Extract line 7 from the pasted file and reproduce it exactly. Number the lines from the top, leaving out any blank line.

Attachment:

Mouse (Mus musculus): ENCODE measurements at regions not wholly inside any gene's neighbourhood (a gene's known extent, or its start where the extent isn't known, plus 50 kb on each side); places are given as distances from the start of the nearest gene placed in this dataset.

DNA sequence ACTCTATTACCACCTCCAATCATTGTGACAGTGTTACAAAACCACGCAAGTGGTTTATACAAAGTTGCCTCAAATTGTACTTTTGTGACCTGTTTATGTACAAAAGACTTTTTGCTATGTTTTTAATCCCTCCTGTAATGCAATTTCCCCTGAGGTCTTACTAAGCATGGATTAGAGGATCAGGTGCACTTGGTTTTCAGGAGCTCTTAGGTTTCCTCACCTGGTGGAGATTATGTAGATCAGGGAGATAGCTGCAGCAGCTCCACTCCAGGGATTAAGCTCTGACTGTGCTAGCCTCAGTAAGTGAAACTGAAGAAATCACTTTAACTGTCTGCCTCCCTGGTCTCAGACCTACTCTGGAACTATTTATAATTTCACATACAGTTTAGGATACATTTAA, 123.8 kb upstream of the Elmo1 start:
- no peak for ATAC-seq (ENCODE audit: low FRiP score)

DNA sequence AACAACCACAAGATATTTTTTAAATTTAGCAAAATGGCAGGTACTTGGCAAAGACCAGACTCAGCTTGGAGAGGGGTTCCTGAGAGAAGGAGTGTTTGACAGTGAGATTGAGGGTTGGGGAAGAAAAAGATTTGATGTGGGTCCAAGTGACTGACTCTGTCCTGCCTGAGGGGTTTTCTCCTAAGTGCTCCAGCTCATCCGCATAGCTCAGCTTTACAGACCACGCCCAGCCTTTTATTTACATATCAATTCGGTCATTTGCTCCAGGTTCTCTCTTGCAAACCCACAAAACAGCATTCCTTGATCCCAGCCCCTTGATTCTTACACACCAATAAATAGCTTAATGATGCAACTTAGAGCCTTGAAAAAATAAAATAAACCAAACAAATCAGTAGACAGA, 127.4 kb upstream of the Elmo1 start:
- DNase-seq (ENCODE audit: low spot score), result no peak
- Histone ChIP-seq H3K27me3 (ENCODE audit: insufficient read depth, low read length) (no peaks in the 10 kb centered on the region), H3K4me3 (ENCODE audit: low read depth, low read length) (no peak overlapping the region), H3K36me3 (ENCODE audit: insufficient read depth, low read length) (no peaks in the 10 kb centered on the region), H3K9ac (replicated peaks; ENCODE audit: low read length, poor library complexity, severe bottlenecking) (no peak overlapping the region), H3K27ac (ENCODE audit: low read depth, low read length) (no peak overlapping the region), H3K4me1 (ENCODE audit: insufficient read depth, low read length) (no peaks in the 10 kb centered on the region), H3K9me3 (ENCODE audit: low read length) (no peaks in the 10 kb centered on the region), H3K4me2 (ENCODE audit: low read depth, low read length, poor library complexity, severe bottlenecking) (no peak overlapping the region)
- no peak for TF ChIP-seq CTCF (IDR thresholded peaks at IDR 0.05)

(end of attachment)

- no peak for TF ChIP-seq CTCF (IDR thresholded peaks at IDR 0.05)